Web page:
The panel included Pol. Col. Narat Sawettanan, Director General, Department of Corrections; Mr. Pitaya Jinawat, Advisor, Office of the Affairs and Projects under Her Royal Highness Princess Bajrakitiyabha's Initiatives; Ms. Mukda Kaewmuk, Head of Rescue and Welfare Protection, Department of Social Development and Welfare; Dr. Natnarin Niampradit, Chairman of the Thai SME Trade Association; Mr. Sunit Shrestha, Managing Director, Change Fusion; Mr. Suttisak Sincharoen, “Sincharoen Brothers” band; and Ms. Navarat Tanasrisutarat, Owner of Leela Thai Massage, Chiang Mai. The discussions were moderated by Dr. Nattha Komolvadhin and included about 150 representatives from various organizations such as the Department of Corrections; several prisons and correctional institutions in Thailand; Department of Probation; Ministry of Social Development and Human Security; companies; and representatives of civil society. The event was broadcast via TIJ Facebook Live.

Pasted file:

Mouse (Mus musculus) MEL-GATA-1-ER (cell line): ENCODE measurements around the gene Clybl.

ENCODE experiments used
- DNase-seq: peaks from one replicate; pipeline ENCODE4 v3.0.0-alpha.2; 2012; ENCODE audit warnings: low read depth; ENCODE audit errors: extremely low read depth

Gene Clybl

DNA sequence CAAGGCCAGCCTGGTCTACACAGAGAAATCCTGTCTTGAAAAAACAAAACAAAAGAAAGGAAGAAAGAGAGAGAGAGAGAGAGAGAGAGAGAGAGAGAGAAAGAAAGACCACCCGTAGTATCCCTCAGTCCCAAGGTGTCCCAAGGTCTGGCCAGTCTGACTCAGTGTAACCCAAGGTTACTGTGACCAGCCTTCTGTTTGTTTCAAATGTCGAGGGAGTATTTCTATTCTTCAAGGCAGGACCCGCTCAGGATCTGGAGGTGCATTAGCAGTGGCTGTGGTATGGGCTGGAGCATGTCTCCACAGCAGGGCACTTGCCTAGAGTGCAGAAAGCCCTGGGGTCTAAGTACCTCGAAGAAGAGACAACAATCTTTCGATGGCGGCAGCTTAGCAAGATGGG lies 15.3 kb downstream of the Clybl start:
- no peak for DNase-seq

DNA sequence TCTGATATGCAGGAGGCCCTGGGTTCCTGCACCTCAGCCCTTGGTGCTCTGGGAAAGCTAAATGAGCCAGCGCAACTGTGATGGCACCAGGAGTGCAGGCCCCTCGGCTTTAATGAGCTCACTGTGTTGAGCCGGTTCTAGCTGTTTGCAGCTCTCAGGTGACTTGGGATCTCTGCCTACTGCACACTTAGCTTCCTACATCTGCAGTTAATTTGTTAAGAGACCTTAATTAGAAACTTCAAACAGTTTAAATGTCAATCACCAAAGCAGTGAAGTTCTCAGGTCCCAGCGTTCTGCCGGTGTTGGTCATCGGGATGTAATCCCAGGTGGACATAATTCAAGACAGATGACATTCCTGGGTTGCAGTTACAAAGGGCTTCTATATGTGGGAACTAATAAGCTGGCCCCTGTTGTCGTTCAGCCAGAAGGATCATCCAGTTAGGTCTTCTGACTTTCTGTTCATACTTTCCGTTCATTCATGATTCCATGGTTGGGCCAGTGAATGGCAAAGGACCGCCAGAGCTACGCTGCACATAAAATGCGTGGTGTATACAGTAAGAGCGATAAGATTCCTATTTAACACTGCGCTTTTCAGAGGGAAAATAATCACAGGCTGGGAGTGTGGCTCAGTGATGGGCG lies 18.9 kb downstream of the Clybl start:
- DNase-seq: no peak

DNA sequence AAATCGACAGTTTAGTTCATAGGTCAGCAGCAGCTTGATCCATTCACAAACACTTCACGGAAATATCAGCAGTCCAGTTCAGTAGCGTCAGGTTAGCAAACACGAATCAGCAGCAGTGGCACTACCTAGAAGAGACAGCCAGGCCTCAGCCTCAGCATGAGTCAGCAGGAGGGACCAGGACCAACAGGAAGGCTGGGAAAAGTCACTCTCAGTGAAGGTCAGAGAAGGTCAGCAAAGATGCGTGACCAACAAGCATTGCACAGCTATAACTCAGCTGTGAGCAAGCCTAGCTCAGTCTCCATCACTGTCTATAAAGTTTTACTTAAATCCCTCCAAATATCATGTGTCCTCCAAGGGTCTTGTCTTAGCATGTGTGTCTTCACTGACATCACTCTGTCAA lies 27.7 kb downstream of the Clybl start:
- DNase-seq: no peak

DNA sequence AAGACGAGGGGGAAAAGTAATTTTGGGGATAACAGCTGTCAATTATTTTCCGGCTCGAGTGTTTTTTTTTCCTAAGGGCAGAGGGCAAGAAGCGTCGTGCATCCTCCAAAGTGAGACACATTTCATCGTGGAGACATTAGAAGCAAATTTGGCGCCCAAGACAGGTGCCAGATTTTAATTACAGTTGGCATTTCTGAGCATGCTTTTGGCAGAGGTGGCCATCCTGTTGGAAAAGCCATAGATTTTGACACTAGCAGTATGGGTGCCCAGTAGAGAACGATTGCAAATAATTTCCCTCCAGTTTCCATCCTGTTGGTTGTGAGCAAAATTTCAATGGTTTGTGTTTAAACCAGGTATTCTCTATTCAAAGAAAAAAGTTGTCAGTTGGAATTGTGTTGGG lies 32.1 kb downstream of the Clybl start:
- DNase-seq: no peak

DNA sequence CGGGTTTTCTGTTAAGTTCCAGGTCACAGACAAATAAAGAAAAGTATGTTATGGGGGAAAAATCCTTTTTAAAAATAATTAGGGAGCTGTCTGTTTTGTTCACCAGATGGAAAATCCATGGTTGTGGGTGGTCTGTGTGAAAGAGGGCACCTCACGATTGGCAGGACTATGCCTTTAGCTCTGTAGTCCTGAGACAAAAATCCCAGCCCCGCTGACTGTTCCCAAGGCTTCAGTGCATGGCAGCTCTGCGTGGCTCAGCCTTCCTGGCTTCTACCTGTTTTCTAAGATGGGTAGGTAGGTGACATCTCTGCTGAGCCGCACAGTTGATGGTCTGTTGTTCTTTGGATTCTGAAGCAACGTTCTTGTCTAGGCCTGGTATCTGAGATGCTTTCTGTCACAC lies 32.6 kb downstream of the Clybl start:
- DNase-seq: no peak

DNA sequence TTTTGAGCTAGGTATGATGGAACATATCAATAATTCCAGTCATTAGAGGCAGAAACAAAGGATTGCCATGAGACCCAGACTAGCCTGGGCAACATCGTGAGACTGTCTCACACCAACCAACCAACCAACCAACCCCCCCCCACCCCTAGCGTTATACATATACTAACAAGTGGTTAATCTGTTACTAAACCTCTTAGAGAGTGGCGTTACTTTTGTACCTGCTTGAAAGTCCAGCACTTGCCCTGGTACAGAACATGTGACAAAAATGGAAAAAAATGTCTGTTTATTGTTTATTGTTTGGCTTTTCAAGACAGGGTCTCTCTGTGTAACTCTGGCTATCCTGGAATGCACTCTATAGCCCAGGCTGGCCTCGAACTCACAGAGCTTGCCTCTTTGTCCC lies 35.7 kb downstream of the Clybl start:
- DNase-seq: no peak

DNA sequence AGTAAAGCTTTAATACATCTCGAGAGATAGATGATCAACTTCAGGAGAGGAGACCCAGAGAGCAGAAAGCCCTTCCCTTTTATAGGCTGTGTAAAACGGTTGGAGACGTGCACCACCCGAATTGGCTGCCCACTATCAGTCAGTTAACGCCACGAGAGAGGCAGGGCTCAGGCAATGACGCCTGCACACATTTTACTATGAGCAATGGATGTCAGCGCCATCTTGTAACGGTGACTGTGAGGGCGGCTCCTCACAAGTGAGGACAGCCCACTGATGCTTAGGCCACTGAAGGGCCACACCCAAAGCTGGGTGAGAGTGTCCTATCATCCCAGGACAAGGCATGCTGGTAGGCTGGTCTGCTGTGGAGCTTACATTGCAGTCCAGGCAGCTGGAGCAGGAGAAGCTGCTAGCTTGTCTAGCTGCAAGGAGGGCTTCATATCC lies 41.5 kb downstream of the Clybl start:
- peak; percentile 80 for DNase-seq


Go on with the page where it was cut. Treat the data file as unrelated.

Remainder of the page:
According to the Department of Corrections, over the past decade, the number of women prisoners has increased continuously. There were 42,772 women prisoners in 2017, almost double the figure in 2008, which stood at 26,321. Thailand is ranked fourth in the world for having the highest number of women prisoners, after the United States, China, and Russia. However, when considering the incarceration rate per 100,000 of the national population, Thailand has the world’s highest rate of women prisoners.